“An Irony of Gruesome Proportions:” Cannabiz Contemplates Debt to Pot Offenders
Evelyn LaChapelle never saw her daughter lose a tooth, graduate kindergarten or dance in her first recital. She also missed the funerals for her grandmother and stepmother.
LaChapelle spent five years in federal prison for non-violent cannabis charges. She recounted her experience in a webinar last week along with two other women who, as first-time, non-violent offenders, each spent several years locked up.
Events like these have multiplied in recent weeks to highlight the plight of those imprisoned for cannabis-related offenses and the issues they face as they return to society. The discussions also highlighted the industry’s shortcomings in repairing the harms of prohibition as companies seek fortunes in the same business.
LaChapelle recalled watching a news segment on a prison TV about the legal cannabis industry’s growth. “On the news in Beverly Hills, California, business is booming,” she recalled. “Ridiculous.”
The event was hosted by non-profit The Last Prisoner Project and cannabis marketplace Kush.com. The former provides legal services and other support for those incarcerated on cannabis-related offenses.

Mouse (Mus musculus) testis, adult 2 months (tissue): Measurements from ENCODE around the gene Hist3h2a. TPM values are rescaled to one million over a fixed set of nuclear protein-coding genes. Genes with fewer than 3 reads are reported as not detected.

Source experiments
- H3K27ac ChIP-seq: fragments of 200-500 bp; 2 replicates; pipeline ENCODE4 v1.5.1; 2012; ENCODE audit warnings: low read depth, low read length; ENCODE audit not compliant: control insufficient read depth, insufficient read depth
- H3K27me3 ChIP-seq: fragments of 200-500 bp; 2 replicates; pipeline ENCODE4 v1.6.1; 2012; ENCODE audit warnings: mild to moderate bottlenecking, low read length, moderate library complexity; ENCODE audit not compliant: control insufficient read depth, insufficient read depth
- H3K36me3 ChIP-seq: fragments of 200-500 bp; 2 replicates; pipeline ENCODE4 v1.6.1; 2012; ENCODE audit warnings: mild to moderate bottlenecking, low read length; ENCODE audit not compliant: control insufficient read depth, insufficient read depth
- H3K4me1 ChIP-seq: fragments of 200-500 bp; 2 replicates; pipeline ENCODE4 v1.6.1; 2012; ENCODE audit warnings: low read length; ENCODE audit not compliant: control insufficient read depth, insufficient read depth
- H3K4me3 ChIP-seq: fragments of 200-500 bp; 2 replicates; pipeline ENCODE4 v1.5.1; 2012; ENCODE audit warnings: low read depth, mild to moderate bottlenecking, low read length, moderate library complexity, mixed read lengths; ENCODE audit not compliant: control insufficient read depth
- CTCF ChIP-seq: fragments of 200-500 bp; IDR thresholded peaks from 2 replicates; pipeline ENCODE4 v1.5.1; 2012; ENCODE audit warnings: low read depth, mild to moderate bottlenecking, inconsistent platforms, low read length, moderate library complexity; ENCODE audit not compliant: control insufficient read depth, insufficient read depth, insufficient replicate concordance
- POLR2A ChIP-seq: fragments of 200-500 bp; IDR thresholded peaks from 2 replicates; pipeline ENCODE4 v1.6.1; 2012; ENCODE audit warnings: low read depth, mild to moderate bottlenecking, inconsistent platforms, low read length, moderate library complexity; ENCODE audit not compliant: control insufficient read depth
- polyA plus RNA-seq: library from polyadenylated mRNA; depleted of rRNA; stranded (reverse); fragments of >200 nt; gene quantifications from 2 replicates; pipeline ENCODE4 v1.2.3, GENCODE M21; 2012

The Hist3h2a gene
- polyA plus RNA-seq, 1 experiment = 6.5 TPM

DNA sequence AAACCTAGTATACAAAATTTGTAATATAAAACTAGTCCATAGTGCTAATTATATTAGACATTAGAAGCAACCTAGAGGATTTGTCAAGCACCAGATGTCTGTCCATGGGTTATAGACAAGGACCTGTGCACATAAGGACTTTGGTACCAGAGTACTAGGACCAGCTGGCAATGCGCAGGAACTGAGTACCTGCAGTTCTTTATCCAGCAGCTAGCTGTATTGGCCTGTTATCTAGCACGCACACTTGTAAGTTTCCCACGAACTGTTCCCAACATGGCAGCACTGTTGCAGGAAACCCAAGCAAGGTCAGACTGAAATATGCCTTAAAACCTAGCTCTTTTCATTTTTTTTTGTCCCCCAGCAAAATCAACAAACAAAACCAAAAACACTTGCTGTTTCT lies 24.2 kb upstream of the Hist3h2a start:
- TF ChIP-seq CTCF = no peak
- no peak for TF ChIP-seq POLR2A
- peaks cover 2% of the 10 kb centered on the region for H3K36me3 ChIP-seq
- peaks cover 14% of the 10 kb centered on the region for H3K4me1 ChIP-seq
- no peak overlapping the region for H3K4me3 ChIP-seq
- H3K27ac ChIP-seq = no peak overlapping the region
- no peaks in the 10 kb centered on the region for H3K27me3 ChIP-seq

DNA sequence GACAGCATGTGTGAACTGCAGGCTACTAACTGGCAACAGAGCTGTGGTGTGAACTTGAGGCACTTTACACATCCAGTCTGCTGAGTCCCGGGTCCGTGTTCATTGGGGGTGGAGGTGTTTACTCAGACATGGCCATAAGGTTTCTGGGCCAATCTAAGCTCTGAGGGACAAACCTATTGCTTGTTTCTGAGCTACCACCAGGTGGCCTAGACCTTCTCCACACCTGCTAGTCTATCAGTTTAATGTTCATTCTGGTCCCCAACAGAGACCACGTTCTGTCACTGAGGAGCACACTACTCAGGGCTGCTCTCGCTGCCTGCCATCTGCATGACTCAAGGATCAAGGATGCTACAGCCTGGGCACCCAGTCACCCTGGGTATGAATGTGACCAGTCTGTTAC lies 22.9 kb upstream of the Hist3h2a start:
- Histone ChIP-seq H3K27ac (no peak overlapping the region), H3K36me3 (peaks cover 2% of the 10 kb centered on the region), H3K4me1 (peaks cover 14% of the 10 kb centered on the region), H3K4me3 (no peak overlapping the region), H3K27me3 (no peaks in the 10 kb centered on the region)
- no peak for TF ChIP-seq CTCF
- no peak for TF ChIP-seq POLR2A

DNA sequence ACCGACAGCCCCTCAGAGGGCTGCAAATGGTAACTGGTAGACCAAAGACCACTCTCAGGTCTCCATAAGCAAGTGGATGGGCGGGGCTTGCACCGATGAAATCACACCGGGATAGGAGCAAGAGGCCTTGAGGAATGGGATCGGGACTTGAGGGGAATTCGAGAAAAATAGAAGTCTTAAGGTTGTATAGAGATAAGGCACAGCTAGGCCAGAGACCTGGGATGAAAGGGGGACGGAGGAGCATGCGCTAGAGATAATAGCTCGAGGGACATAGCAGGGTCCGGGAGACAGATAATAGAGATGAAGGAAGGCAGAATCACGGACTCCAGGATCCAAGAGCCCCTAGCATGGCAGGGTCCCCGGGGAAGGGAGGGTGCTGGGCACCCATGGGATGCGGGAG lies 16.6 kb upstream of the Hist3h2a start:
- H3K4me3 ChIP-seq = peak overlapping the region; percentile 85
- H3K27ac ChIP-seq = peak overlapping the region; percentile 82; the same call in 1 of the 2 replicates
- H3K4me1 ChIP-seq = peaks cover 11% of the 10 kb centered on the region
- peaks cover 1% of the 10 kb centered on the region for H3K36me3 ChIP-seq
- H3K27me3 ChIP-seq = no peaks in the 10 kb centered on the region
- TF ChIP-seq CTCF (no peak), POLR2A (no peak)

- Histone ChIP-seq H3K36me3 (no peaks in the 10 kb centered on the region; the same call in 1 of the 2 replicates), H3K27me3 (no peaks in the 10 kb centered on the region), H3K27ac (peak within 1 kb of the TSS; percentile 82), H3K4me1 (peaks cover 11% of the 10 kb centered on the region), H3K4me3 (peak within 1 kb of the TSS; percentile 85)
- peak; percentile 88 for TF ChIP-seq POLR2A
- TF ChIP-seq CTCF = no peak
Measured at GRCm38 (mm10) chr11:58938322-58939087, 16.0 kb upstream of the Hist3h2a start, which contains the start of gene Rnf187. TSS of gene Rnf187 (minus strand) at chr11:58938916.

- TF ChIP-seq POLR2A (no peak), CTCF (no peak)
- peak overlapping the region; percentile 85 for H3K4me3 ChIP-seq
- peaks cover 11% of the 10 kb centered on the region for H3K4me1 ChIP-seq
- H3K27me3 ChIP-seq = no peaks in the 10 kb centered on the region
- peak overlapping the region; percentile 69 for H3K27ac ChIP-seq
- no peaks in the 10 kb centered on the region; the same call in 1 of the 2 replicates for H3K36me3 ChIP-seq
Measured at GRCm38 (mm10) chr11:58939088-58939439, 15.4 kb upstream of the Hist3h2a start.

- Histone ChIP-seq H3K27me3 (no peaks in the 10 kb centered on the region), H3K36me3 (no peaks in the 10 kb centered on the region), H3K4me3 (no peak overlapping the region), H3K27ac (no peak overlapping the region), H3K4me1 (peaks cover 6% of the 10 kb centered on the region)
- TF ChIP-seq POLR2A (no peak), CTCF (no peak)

“Obviously, we are in a moment,” when these issues are coming under close scrutiny, Sarah Gersten, executive director and general counsel of Last Prisoner Project, said. Protests over the killing of George Floyd, police brutality and racism have focused attention on racial justice and how for many cannabis is the entry point to the criminal justice system.
For decades, Black and Latino Americans have been far likelier than whites to faces criminal penalties for cannabis, despite comparable usage rates. Today, relatively few people arrested for low-level cannabis offenses face lengthy sentences. But, just getting arrested can severely hinder employment, education and housing opportunities.
Prohibition has had “devastating effects” Gersten said. Those in the cannabis industry and those who consume it, she said, have “a duty to try to repair these past harms of prohibition.”